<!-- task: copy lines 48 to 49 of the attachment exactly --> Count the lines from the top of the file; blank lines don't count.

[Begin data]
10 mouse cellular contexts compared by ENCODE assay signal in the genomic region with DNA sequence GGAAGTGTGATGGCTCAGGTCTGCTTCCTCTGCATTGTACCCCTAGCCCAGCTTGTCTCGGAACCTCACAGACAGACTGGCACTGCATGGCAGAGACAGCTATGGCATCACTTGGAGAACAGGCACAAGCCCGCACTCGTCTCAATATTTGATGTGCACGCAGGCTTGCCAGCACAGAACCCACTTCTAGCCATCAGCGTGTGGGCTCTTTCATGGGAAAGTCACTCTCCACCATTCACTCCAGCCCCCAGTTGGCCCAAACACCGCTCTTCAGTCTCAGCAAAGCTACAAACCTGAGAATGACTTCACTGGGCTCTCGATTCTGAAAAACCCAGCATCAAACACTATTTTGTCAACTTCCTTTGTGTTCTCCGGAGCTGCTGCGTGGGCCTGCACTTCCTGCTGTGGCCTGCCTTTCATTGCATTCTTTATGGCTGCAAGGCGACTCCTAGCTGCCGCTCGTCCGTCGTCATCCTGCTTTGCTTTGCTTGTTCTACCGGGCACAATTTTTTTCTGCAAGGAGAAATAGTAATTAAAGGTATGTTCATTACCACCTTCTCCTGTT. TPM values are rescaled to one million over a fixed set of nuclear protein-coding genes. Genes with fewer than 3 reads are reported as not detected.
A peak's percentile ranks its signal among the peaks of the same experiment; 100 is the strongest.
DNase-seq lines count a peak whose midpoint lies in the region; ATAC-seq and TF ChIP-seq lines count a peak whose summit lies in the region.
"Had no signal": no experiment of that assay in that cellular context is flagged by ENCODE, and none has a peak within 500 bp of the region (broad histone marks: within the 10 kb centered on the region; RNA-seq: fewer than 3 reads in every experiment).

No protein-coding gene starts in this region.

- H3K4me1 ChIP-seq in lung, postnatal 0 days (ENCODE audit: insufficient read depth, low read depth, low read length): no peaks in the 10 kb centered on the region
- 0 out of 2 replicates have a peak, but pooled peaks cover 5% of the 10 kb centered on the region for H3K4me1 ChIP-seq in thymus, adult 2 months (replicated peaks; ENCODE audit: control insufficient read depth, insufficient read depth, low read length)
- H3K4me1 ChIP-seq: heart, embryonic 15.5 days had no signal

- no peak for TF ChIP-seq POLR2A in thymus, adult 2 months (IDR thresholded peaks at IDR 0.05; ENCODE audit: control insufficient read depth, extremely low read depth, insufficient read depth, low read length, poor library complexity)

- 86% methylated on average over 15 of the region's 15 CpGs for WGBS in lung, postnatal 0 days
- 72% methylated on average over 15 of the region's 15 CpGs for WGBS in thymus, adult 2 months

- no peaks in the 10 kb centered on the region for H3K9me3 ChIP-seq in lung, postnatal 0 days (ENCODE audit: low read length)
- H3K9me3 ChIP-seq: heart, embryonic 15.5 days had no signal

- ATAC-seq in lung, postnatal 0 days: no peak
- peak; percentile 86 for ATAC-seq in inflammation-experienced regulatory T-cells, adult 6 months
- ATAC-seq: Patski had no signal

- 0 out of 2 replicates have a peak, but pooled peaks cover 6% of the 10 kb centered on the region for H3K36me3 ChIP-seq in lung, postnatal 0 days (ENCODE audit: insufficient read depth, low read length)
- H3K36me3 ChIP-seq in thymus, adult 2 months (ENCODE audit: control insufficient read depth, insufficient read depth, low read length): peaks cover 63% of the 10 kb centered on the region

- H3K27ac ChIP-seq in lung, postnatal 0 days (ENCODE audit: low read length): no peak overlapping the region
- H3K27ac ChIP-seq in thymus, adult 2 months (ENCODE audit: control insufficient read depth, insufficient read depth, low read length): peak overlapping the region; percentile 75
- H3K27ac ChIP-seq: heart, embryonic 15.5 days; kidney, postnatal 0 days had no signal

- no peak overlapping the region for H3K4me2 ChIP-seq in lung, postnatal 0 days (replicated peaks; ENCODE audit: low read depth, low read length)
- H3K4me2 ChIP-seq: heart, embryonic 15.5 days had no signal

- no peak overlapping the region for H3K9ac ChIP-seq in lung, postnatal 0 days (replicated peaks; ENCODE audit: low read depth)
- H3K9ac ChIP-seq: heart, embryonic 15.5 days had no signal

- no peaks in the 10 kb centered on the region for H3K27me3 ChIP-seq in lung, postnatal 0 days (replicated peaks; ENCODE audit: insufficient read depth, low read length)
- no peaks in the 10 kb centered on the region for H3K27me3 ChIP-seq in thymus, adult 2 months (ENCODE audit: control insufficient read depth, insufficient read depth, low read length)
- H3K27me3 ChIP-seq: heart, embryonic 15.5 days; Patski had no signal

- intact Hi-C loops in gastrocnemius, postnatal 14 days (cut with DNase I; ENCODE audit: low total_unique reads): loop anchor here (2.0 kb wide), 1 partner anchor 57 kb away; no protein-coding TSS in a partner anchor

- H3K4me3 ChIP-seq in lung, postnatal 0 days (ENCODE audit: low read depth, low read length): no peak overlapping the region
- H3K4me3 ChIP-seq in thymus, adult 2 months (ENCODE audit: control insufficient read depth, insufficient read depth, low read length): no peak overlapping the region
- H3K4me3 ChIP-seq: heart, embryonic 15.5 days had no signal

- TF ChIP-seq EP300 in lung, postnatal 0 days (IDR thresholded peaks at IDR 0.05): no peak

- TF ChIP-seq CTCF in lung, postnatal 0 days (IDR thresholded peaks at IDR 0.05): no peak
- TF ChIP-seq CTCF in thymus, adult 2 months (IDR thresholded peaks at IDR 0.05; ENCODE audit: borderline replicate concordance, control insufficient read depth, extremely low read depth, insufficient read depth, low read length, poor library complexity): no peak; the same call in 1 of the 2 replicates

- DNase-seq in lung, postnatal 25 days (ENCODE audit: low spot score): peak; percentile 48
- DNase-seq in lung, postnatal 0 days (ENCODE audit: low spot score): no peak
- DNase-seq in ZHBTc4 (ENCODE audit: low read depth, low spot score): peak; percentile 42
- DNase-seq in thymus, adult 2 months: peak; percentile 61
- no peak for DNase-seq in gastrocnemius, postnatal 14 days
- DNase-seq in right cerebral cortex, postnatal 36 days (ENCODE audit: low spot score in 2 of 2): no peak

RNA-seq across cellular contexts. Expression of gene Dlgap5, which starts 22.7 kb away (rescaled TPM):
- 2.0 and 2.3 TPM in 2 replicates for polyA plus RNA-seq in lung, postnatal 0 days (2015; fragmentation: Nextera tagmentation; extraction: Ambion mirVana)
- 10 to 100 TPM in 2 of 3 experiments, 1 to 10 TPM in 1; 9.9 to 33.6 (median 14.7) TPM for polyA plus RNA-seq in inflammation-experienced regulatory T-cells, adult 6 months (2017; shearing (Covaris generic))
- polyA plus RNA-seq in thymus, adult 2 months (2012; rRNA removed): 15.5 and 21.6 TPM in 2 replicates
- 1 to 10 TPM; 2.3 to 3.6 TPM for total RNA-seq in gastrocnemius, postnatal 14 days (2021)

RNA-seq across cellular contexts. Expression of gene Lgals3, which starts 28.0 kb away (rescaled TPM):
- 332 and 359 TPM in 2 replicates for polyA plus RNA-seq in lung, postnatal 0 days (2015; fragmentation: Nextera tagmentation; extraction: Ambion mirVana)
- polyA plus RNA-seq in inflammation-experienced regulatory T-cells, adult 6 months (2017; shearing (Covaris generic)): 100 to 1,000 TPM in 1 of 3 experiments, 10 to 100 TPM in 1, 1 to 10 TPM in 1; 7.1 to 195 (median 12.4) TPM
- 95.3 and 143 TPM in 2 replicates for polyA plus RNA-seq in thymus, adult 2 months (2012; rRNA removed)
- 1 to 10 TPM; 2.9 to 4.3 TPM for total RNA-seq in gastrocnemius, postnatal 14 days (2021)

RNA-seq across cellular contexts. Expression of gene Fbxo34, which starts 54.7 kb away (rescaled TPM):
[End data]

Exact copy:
- 332 and 359 TPM in 2 replicates for polyA plus RNA-seq in lung, postnatal 0 days (2015; fragmentation: Nextera tagmentation; extraction: Ambion mirVana)
- polyA plus RNA-seq in inflammation-experienced regulatory T-cells, adult 6 months (2017; shearing (Covaris generic)): 100 to 1,000 TPM in 1 of 3 experiments, 10 to 100 TPM in 1, 1 to 10 TPM in 1; 7.1 to 195 (median 12.4) TPM